The majority of EPA’s letter is spent on this kind of combination of surgical/technical explanation of why a permit provision is inadequate, and their slacked-jaw astonishment that TCEQ could approve such a thing.
But wait, there’s more.
There’s a seven-and-a-half page supplement to the specific Title V comments entitled “Additional Comments Outside of EPA’s Objections.”
As part of this section, EPA does a deep dive into the history of GAF’s nuisance complaints submitted by residents over the last 20 years and concludes “…based on the consistent frequency and nature of odor complaints, nuisance events still appear to be adversely and disparately impacting West Dallas residents’ quality of life and interfering with the normal use and enjoyment of property.” In writing the sentence this way EPA is quoting from the TCEQ’s own definitions of “air pollution” and “nuisance.” With it, EPA has given the City of Dallas just about all the evidence it needs to proceed with amortization.
Clearly exasperated, EPA asks, “Can TCEQ explain what measures, including any associated monitoring, that GAF has implemented that ensures ongoing compliance with the nuisance provisions outlined in 30 TAC § 101.4 or any other information that may provide the EPA and the public certainty that odors leaving the plant are not in violation of nuisance provisions? Has TCEQ been on-site during the heating and unloading of railcars while the “top hatch on the railcar is cracked open” and confirmed whether such unloading operations are a source of emissions/odors at the site? Lastly, complainants and investigators have identified both odors and “smoke” at the site. Has GAF and/or TCEQ considered voluntarily adding new pollution controls and work practice standards to reduce off-site odors as well as SO2 and PM2.5 emissions to minimize potential impacts on the community?”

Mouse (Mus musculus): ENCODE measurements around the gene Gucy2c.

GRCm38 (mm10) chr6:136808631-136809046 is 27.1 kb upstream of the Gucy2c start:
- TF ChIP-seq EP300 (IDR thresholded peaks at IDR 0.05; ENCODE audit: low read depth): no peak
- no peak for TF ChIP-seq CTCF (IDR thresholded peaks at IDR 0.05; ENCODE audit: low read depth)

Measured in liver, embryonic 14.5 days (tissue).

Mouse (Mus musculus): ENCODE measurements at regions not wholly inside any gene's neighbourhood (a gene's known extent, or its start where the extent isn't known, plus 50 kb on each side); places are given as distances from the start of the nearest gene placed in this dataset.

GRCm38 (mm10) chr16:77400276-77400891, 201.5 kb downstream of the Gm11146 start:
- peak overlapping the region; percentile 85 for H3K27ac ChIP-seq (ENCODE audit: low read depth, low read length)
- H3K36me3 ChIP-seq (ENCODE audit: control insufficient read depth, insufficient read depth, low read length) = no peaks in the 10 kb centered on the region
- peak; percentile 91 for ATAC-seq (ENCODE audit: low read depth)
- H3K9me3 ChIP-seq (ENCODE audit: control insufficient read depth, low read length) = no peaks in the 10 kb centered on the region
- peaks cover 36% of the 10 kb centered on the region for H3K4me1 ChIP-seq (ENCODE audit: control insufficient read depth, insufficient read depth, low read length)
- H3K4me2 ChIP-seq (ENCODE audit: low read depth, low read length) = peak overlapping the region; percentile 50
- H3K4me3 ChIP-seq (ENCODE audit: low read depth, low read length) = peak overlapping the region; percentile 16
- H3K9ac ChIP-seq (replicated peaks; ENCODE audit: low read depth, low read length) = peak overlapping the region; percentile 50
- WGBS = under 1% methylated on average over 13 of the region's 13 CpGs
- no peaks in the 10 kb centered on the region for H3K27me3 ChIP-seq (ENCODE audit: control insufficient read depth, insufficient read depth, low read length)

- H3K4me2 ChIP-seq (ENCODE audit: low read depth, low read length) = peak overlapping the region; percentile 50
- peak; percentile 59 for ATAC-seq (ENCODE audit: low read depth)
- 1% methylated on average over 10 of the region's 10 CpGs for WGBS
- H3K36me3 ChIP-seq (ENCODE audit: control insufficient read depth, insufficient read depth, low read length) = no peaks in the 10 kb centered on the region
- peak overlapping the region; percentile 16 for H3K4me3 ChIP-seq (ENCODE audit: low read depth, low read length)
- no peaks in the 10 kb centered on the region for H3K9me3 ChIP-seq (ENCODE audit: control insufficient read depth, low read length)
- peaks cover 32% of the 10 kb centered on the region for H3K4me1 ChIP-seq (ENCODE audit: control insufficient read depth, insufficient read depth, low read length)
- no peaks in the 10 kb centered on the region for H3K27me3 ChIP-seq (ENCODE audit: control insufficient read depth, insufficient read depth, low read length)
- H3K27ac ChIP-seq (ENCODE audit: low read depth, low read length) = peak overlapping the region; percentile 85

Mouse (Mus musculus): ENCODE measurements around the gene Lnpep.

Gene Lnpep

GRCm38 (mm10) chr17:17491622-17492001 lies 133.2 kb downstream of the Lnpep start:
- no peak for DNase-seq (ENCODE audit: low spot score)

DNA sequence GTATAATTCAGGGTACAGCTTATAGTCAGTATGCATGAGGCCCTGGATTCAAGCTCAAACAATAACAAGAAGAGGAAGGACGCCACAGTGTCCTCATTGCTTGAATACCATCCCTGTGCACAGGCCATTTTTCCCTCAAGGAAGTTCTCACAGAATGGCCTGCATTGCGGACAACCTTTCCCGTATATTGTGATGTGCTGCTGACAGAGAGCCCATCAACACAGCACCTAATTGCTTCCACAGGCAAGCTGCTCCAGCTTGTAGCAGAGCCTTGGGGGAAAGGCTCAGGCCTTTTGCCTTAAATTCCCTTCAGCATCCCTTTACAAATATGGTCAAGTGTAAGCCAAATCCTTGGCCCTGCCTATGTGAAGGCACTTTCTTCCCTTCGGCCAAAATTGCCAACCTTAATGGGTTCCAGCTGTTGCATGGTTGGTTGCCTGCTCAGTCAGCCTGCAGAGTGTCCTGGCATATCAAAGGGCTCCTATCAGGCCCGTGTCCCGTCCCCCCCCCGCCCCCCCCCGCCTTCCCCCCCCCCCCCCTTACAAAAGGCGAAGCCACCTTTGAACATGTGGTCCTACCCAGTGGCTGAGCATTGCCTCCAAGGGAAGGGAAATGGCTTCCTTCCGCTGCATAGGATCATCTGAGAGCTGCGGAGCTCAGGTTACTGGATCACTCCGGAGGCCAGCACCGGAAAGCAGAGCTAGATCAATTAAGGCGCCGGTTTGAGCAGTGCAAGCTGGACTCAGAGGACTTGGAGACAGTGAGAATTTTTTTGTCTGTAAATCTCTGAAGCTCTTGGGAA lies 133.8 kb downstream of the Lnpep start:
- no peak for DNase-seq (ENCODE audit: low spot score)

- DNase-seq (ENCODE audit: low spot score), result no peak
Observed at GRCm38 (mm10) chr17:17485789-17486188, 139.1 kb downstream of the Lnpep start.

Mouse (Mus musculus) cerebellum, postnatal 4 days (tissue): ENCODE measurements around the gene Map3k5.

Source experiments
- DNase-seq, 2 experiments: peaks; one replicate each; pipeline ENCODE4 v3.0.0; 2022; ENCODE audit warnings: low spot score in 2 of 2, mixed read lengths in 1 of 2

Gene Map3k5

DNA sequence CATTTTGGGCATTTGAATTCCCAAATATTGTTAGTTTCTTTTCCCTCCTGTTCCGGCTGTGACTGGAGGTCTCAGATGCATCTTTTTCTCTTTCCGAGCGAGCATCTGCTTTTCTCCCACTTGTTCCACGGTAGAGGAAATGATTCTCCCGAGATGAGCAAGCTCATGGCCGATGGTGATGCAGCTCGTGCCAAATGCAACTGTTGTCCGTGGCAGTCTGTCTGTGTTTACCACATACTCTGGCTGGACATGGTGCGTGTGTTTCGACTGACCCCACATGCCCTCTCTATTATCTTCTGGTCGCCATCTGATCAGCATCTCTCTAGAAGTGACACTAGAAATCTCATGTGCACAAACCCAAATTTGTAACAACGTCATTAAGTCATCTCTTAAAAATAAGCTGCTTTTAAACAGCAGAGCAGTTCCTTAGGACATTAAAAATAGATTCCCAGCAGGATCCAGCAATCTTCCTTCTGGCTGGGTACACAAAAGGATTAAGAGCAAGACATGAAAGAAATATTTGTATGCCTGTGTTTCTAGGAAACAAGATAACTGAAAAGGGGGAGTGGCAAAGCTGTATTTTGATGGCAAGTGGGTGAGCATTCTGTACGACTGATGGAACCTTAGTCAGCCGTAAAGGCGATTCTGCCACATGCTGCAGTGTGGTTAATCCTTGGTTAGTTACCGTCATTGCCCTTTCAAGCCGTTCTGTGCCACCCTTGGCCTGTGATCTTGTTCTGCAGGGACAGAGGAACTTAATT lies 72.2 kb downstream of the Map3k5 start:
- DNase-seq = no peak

EPA concludes its letter with advice to TCEQ on how the agency should align its permitting process with modern Environmental Justice metrics and principles. It even gives the state two recommendations: “1) TCEQ should engage early in the permitting process with communities and applicants to address environmental justice, and 2) TCEQ should avail itself of EPA’s most recent EJ resources and tools, such as use of the most up-to-date EJScreen tool and EJ related trainings available.”
It’s clear from the examples and even direct quotes used in the letter that someone at EPA has actually reviewed the blow-by-blow summary of GAF’s 45-year regulatory track record on the Singleton United website as well as its “Case for City Amortization of GAF” – and finds them compelling.
That’s got to be concerning to GAF management as they continue to try and negotiate their way out of a forced exit by the City. Because as surely as EPA was lecturing the State of Texas in its letter, it was also sending a message to GAF HQ in New Jersey. The message is something like….
“It’s mid-2022 and your Title V permit isn’t even close to being finalized. We’ve challenged TCEQ to make you prove so many things you haven’t wanted to prove in so long that it might take years to work out the kinks – that is, if you really want to. We’re sure we don’t have to remind you that your big, fat, overarching “New Source Review” permit that covers literally everything you’re doing in West Dallas is coming up for renewal in November 2024. That will make this look like a Methodist picnic. Do yourself a favor: work a deal and leave now, while you’re still in control of your own clean-up at a 76-year old factory site.”
We’re paraphrasing of course.
But Texans have never seen an EPA talk to polluters or their facilitators at TCEQ they way it does in this GAF Title V letter. It’s a big and welcomed change. And it was initiated by that group of determined Singleton United/Unidos residents back on June 1st. Congratulations.